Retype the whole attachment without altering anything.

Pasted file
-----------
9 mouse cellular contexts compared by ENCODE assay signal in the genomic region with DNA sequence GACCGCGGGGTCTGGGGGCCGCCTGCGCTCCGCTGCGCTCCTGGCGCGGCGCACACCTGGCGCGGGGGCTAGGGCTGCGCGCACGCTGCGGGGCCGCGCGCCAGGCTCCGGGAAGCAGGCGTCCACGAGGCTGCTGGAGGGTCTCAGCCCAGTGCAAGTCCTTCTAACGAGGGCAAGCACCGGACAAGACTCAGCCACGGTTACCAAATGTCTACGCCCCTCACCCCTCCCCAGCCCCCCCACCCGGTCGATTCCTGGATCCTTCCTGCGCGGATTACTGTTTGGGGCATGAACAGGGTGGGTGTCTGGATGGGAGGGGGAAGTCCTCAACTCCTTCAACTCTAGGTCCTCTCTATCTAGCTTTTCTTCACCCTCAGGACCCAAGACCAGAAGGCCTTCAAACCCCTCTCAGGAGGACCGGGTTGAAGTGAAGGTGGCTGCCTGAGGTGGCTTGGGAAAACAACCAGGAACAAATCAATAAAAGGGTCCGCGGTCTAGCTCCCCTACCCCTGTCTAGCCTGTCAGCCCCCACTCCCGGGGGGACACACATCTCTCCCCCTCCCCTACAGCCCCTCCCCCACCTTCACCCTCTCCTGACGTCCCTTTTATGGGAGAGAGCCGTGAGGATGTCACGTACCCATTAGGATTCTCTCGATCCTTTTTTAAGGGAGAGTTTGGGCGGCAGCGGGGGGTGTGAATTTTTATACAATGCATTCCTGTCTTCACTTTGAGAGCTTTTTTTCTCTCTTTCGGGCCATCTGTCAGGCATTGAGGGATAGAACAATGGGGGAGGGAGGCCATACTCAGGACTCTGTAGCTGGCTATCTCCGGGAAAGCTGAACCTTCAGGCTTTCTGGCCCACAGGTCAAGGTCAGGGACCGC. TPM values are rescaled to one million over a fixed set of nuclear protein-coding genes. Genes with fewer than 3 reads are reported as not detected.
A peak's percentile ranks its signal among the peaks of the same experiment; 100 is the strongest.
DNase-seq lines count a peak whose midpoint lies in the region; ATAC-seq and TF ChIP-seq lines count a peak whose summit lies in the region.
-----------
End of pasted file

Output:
9 mouse cellular contexts compared by ENCODE assay signal in the genomic region with DNA sequence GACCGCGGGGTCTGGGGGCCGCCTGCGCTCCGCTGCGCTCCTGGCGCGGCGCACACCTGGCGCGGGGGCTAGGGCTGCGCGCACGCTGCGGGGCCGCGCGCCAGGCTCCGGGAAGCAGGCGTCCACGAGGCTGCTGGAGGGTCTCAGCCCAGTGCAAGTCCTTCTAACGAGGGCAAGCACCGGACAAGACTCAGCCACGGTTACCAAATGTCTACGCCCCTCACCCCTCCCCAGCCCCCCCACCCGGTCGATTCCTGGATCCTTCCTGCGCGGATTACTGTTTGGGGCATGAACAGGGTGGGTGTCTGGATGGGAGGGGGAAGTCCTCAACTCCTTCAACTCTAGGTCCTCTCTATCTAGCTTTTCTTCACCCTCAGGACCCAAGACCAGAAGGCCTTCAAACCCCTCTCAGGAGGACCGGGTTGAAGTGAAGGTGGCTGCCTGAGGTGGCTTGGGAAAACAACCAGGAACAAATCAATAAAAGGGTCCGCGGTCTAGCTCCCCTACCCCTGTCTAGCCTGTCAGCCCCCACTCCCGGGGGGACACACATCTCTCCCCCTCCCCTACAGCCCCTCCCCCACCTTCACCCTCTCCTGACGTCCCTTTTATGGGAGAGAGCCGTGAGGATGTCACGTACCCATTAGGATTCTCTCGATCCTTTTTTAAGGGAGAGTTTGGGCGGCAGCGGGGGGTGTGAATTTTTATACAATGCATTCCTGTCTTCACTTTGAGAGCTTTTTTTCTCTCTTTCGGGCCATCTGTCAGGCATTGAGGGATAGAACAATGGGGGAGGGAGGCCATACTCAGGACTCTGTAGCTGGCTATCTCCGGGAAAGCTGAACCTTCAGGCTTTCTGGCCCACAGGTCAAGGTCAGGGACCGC. TPM values are rescaled to one million over a fixed set of nuclear protein-coding genes. Genes with fewer than 3 reads are reported as not detected.
A peak's percentile ranks its signal among the peaks of the same experiment; 100 is the strongest.
DNase-seq lines count a peak whose midpoint lies in the region; ATAC-seq and TF ChIP-seq lines count a peak whose summit lies in the region.